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Memo to John Lukacs,, Kellen Winslow, and anybody else who is similarly divorced from reality...


...the Heisman Trophy isn't comparable to the Medal of Honor, and football is not war.

From a Lukacs column on the history and mystique of the Heisman trophy comes this little nugget (emphasis added):
the Heisman is now equal parts Oscar, Nobel Prize, Lombardi and Congressional Medal of Honor cast into one transcendent, iconic -- not to mention heavy -- 25-pound hunk of bronze.
With all due respect to Kellen "I'm a soldier!" Winslow and to an author who really should know better, it's time for folks who say such ridiculous and insulting things as this to be beaten about the head, neck, chest, shoulders and arms with the Reality Stick.

In short: Football is not war. Nobody loses their life or their limbs; at the end of the day, everybody leaves the gridiron and goes back to their comfortable home; and no grieving mother or father is left, after a football game, with only a posthumous award and a story or two from their son's comrades about how he, in going down fighting, saved all of their lives so that they could see their families again.

I understand what Lukacs was going for in his article, but the fact that he could even mention our nation's highest award for combat bravery -- one which is far more often than not awarded posthumously -- in the same sentence as an award for a College football player -- LET ALONE so dishonor the former as to say that it is not only not equal, but only worth a part of the trophy given out for playing a game -- shows that he is so horribly out of touch with the the world beyond college football that he can't even grasp reality any longer.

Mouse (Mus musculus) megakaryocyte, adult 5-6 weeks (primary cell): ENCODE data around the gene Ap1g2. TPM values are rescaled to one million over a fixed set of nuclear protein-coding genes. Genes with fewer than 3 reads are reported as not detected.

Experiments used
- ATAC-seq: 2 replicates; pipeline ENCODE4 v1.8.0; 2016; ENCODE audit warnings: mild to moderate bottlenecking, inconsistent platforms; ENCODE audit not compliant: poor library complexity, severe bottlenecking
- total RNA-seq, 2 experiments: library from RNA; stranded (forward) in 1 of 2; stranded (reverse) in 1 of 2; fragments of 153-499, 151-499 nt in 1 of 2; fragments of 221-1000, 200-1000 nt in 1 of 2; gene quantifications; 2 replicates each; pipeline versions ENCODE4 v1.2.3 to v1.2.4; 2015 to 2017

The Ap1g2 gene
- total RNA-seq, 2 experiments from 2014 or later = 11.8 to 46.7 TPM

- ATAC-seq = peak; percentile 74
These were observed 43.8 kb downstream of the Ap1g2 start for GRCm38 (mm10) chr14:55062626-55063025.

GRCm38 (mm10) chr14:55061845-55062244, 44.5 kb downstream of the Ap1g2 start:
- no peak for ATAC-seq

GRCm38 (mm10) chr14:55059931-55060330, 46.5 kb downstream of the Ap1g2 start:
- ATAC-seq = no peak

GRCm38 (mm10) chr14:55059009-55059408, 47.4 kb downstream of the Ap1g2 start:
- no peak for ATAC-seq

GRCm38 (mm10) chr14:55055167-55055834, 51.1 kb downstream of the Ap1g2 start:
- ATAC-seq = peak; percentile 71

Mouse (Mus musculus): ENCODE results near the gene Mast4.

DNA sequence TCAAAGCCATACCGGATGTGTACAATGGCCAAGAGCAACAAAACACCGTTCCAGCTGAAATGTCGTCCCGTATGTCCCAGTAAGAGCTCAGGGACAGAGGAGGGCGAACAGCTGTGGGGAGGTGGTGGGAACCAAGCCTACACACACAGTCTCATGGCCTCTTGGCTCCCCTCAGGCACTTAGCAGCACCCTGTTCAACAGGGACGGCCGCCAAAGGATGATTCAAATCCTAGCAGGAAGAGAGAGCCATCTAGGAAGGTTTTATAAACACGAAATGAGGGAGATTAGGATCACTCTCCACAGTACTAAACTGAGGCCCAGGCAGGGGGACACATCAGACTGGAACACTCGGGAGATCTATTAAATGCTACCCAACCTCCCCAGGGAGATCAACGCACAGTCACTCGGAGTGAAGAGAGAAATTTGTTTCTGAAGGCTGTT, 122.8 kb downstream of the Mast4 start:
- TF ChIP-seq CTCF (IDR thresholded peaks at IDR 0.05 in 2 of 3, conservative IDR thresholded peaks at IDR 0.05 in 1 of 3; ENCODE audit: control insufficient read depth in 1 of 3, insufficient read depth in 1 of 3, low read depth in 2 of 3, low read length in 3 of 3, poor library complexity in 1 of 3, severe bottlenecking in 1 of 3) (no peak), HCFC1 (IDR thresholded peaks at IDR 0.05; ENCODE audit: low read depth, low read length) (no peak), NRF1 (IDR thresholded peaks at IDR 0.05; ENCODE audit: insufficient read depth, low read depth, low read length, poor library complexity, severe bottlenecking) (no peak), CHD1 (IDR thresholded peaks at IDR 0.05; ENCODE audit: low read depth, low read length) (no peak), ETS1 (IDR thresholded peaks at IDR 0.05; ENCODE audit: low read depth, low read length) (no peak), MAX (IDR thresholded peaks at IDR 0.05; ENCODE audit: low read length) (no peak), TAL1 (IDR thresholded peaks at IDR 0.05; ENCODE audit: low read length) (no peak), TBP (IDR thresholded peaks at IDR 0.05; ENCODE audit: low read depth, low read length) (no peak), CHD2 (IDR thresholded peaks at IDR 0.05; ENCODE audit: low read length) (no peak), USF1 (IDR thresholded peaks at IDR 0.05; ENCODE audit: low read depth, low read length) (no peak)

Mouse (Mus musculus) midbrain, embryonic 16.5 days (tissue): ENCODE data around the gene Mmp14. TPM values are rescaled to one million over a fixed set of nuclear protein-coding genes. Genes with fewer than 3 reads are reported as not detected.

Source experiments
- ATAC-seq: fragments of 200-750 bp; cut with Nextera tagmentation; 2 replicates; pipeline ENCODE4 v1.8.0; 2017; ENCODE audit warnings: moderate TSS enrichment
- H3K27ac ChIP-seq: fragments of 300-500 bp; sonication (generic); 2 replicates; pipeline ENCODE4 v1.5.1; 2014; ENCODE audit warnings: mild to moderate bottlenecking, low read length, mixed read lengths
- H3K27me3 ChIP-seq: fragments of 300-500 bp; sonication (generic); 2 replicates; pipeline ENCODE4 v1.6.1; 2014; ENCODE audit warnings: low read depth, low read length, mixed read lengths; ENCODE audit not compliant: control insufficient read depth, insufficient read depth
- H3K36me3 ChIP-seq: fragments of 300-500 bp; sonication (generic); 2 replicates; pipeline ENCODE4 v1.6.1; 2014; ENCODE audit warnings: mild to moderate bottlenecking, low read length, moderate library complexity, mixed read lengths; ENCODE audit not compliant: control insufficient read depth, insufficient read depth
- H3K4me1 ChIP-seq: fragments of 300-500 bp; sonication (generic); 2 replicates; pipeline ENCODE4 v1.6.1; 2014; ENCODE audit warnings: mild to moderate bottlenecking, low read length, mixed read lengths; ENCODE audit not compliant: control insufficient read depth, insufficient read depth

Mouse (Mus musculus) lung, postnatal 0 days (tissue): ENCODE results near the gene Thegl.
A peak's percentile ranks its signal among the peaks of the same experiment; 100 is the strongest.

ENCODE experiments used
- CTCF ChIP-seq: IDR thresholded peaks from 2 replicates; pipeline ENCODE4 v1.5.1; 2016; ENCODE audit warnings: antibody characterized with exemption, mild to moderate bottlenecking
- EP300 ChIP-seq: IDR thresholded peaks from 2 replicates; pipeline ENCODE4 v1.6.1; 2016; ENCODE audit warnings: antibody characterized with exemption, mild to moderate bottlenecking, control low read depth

You'll have to look far and wide to find a bigger college football fan than me -- but this is beyond crossing the line, and it is representative of a common mindset in today's America: that of people who are so comfortable, so safe, and with so few cares, that they can not only completely tune out the harsh realities of the real world (even when it is a real world that is being experienced by hundreds of thousands of their countrymen on a daily basis outside of the US right now), and can elevate a game and its insignificant, ephemeral awards to a place in the pantheon of honors above those earned by the people who actually die to save their real teammates -- as well as to make such a pathetically comfortable, superficial existence as that experienced by Winslow, Lukacs, and so many others, possible.


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